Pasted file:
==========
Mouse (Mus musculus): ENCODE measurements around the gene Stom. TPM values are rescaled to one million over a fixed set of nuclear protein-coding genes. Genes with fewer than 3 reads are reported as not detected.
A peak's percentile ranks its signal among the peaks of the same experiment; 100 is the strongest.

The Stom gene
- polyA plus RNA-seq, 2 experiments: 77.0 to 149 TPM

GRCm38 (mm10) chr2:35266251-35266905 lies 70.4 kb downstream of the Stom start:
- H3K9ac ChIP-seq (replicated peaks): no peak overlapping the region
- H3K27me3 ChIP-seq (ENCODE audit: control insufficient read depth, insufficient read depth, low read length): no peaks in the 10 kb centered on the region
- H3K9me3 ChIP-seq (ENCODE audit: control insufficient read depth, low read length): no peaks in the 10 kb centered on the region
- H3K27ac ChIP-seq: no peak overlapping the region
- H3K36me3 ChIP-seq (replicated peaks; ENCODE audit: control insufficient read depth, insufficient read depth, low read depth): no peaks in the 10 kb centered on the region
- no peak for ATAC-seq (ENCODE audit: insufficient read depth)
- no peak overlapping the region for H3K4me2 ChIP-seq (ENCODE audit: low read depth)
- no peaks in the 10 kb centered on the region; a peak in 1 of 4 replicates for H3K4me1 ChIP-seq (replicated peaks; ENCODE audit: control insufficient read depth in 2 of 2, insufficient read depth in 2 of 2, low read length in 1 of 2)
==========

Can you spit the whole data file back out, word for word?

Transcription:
Mouse (Mus musculus): ENCODE measurements around the gene Stom. TPM values are rescaled to one million over a fixed set of nuclear protein-coding genes. Genes with fewer than 3 reads are reported as not detected.
A peak's percentile ranks its signal among the peaks of the same experiment; 100 is the strongest.

The Stom gene
- polyA plus RNA-seq, 2 experiments: 77.0 to 149 TPM

GRCm38 (mm10) chr2:35266251-35266905 lies 70.4 kb downstream of the Stom start:
- H3K9ac ChIP-seq (replicated peaks): no peak overlapping the region
- H3K27me3 ChIP-seq (ENCODE audit: control insufficient read depth, insufficient read depth, low read length): no peaks in the 10 kb centered on the region
- H3K9me3 ChIP-seq (ENCODE audit: control insufficient read depth, low read length): no peaks in the 10 kb centered on the region
- H3K27ac ChIP-seq: no peak overlapping the region
- H3K36me3 ChIP-seq (replicated peaks; ENCODE audit: control insufficient read depth, insufficient read depth, low read depth): no peaks in the 10 kb centered on the region
- no peak for ATAC-seq (ENCODE audit: insufficient read depth)
- no peak overlapping the region for H3K4me2 ChIP-seq (ENCODE audit: low read depth)
- no peaks in the 10 kb centered on the region; a peak in 1 of 4 replicates for H3K4me1 ChIP-seq (replicated peaks; ENCODE audit: control insufficient read depth in 2 of 2, insufficient read depth in 2 of 2, low read length in 1 of 2)